Bureaucrats are using Australia’s foreign-influence laws to run a covert political operation out of the Attorney-General’s Department to silence Australians because of their political beliefs, all under the nose of the Coalition government.
This is the kind of behaviour one would expect from the Stasi in East Germany in 1961, not in Australia today.
On Saturday, The Weekend Australian reported that Andrew Cooper, the founder and president of libertarian advocacy organisation LibertyWorks, had received a letter from the Attorney-General’s Department advising him to provide all documents “detailing any understanding or arrangement” between LibertyWorks and the American Conservative Union.
LibertyWorks and the ACU co-hosted the Conservative Political Action Conference in Sydney in August, which featured a range of speakers from Australia and overseas.
The notice, issued by the deputy secretary of the department’s Integrity and International Group, also requested copies of correspondence with speakers, as well as the transcripts and recordings of the addresses given at the conference.
It further noted that a failure to comply with the notice within 14 days could expose Cooper to criminal penalties, with a maximum penalty of six months’ jail.
Former prime minister Tony Abbott has also been harassed by A-G’s bureaucrats under the same laws. This political intimidation was enabled by the government’s Foreign Influence Transparency Scheme, which came into force last December.
Under section 45(2) of the scheme, officials in the Attorney-General’s Department are given broad powers to issues notices requiring a person to produce information where officials “reasonably suspect” that a person might be liable to register under the scheme.
When the Turnbull government introduced the laws into parliament in 2017, the scheme was purportedly designed to counter the “serious threat posed to Australia and our interests by covert interference and espionage”. Specifically, the laws were introduced as part of a push to challenge intrusions into Australian democratic activities undertaken by the Chinese Communist Party and its agents.
The Chinese government operates an extensive influence apparatus that includes Confucius Institutes embedded within Australian universities, Chinese government-owned companies that are deeply linked to the Communist Party, and so-called community groups active in Australia but that lobby governments here on behalf of foreign powers.
However, instead of implementing careful and proportionate measures to curtail foreign influence, the Coalition government has handed the bureaucracy untrammelled power to operate a covert political operation to target Australians based on their political views.
Cooper has not been charged with a crime. The laws enable a bureaucrat to go on fishing expeditions without a warrant or court order to collect information on the mere suspicion of foreign influence. The nature of this scheme raises the question of which government parliamentarians sat down to read the bill, and how they could approve of it.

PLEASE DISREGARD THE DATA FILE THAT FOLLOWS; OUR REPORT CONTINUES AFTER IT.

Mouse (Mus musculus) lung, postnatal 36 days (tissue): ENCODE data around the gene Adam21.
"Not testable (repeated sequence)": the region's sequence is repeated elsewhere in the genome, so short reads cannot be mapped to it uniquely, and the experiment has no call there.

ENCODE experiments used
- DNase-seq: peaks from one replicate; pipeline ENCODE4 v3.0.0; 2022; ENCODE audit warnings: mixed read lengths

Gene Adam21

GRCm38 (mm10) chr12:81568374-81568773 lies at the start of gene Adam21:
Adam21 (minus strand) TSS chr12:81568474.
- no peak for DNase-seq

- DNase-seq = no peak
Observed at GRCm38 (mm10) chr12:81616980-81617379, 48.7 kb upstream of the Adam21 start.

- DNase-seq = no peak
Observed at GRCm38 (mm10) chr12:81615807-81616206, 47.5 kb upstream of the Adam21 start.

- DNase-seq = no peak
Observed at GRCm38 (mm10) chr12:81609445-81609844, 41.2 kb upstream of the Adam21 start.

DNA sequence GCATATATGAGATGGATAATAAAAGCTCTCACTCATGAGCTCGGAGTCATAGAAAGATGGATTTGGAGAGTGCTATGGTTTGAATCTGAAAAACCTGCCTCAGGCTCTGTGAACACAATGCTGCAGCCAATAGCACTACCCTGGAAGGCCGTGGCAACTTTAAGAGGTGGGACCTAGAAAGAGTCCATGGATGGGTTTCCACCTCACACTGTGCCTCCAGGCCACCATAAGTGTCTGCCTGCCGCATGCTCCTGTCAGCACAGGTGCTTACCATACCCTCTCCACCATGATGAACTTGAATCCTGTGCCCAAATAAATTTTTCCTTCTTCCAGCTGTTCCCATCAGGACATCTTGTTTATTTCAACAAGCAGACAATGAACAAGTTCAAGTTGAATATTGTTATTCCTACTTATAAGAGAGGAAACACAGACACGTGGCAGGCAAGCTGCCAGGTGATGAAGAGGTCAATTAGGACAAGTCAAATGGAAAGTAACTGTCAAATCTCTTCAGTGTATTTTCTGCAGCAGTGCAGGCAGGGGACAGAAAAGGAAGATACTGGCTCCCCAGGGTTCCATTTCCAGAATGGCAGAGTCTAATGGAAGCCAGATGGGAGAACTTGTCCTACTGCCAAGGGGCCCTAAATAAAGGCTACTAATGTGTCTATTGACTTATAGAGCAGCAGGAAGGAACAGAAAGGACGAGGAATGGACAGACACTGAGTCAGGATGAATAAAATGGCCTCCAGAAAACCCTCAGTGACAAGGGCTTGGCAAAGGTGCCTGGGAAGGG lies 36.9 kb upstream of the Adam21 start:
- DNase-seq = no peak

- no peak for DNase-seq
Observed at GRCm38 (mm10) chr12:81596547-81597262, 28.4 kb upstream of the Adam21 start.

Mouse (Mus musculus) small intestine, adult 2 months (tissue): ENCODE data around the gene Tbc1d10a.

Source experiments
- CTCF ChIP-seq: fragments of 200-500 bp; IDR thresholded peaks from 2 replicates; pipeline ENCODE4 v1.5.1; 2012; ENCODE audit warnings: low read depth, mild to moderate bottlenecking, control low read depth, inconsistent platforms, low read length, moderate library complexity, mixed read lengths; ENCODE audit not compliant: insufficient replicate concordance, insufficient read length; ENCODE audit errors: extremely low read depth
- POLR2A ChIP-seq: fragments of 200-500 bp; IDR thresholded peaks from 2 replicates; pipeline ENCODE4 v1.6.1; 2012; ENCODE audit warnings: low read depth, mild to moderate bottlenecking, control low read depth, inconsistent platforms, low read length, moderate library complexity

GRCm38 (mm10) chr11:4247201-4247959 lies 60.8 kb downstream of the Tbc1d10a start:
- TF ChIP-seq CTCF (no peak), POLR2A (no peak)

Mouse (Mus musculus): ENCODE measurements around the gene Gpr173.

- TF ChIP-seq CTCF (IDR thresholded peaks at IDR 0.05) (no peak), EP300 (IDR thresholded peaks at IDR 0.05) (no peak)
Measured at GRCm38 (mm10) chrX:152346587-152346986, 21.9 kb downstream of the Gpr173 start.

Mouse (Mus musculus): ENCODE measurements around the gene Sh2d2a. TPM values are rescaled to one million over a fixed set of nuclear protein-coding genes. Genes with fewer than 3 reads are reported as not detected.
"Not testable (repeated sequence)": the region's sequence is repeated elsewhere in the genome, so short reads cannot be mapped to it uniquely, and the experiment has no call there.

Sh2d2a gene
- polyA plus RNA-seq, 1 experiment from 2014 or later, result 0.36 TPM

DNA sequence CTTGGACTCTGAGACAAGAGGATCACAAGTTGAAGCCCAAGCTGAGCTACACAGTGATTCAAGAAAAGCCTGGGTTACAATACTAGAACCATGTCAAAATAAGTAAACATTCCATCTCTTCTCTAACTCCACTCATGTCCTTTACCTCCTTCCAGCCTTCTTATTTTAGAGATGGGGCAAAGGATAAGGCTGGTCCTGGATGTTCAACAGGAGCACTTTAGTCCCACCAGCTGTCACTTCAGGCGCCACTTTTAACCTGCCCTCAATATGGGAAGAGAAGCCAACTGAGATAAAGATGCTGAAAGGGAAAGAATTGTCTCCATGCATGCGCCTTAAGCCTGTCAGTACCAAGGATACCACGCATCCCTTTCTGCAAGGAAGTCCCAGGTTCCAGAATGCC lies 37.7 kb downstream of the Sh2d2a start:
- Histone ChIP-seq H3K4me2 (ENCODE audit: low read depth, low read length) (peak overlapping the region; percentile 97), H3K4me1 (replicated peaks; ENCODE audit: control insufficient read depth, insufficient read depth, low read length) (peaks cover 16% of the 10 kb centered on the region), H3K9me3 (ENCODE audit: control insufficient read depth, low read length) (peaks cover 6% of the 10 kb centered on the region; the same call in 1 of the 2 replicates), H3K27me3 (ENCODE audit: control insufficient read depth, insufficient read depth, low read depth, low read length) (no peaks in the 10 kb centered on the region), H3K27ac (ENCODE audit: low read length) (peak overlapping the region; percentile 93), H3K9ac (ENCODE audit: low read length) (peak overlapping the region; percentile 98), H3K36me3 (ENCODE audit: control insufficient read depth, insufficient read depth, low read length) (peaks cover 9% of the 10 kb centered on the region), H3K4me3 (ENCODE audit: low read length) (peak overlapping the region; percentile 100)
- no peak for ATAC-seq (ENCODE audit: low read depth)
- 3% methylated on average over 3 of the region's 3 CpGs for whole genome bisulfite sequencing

Apparently the department has sent about 500 letters to a range of individuals asking them to consider whether they need to register under the scheme. It is not an isolated problem.
Under the circumstances, the departmental secretary should be stood down so that an investigation can take place to understand why this has happened, who else has been targeted, and to ensure it does not happen again.
Observers of American politics will recognise the parallels to the Lois Lerner saga during the latter half of the Obama administration. Lerner was the head of the Internal Revenue Service division which processed applications for tax-exempt groups.
A 2013 investigation found that the IRS had singled out conservative organisations for intense scrutiny, sometimes based on such arbitrary grounds as the name of the organisation. The IRS delayed applications and improperly questioned some organisations about their donors and religious affiliations and practices.
This was the result of a massive bureaucracy becoming a power unto itself. The signs from Australia’s foreign-influence laws suggest we may be heading down a similar path. The difference here is that the abuse of power is happening under the noses of an ostensibly centre-right government. This is what happens when you try to govern with a public service stacked with people who align with a green-left agenda.
These consequences were not unknowable or unforeseen. In research published in January, the Institute of Public Affairs identified that the Foreign Influence Transparency Scheme Act 2018 added to the body of laws that undermine our fundamental freedoms and betray the rule of law.
The research revealed that the legislation removes the right to silence and imposes criminal penalties for failing to give information when requested to do so under a notice. It even abolishes the privilege against self-incrimination when such information might expose the person to a penalty. Finally, natural justice is removed as departmental officials are not required to observe procedural fairness when exercising the powers granted under the act. An investigation must be launched into the Attorney-General’s Department to find out how deep and widespread the potential abuses of power are. For every Andrew Cooper and Tony Abbott, who have the profile and public support to fight back, there could be thousands of conservative Australians being told to shut down and shut up.
The Foreign Influence Transparency Scheme Act 2018 must be repealed. If the government fails to act swiftly, it could find that s45(2) becomes the new s18C.